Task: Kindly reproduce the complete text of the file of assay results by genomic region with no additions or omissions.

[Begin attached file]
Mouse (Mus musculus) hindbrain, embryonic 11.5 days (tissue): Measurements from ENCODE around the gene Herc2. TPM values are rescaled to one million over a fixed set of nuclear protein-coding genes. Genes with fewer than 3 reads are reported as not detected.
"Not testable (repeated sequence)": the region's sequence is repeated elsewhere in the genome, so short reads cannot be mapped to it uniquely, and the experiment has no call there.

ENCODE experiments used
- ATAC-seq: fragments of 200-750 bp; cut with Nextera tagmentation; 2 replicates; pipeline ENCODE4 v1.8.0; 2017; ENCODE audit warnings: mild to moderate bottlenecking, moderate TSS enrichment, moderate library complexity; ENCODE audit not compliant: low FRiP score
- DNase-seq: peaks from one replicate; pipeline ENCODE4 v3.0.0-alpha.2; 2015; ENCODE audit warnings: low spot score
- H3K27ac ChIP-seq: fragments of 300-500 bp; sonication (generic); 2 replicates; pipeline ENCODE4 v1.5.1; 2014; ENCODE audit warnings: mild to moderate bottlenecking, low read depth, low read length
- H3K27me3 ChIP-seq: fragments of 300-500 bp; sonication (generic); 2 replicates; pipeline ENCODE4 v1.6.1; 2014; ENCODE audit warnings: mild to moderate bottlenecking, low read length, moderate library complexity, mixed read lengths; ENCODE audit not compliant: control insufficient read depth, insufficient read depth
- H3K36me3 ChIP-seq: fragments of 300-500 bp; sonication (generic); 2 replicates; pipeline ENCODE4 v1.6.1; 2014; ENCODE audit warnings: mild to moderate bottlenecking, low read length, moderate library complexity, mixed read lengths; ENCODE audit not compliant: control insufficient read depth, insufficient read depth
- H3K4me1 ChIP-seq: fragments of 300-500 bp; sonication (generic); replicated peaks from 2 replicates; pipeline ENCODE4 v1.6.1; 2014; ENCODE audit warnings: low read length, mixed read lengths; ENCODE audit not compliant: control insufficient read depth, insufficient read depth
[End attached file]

Mouse (Mus musculus) hindbrain, embryonic 11.5 days (tissue): Measurements from ENCODE around the gene Herc2. TPM values are rescaled to one million over a fixed set of nuclear protein-coding genes. Genes with fewer than 3 reads are reported as not detected.
"Not testable (repeated sequence)": the region's sequence is repeated elsewhere in the genome, so short reads cannot be mapped to it uniquely, and the experiment has no call there.

ENCODE experiments used
- ATAC-seq: fragments of 200-750 bp; cut with Nextera tagmentation; 2 replicates; pipeline ENCODE4 v1.8.0; 2017; ENCODE audit warnings: mild to moderate bottlenecking, moderate TSS enrichment, moderate library complexity; ENCODE audit not compliant: low FRiP score
- DNase-seq: peaks from one replicate; pipeline ENCODE4 v3.0.0-alpha.2; 2015; ENCODE audit warnings: low spot score
- H3K27ac ChIP-seq: fragments of 300-500 bp; sonication (generic); 2 replicates; pipeline ENCODE4 v1.5.1; 2014; ENCODE audit warnings: mild to moderate bottlenecking, low read depth, low read length
- H3K27me3 ChIP-seq: fragments of 300-500 bp; sonication (generic); 2 replicates; pipeline ENCODE4 v1.6.1; 2014; ENCODE audit warnings: mild to moderate bottlenecking, low read length, moderate library complexity, mixed read lengths; ENCODE audit not compliant: control insufficient read depth, insufficient read depth
- H3K36me3 ChIP-seq: fragments of 300-500 bp; sonication (generic); 2 replicates; pipeline ENCODE4 v1.6.1; 2014; ENCODE audit warnings: mild to moderate bottlenecking, low read length, moderate library complexity, mixed read lengths; ENCODE audit not compliant: control insufficient read depth, insufficient read depth
- H3K4me1 ChIP-seq: fragments of 300-500 bp; sonication (generic); replicated peaks from 2 replicates; pipeline ENCODE4 v1.6.1; 2014; ENCODE audit warnings: low read length, mixed read lengths; ENCODE audit not compliant: control insufficient read depth, insufficient read depth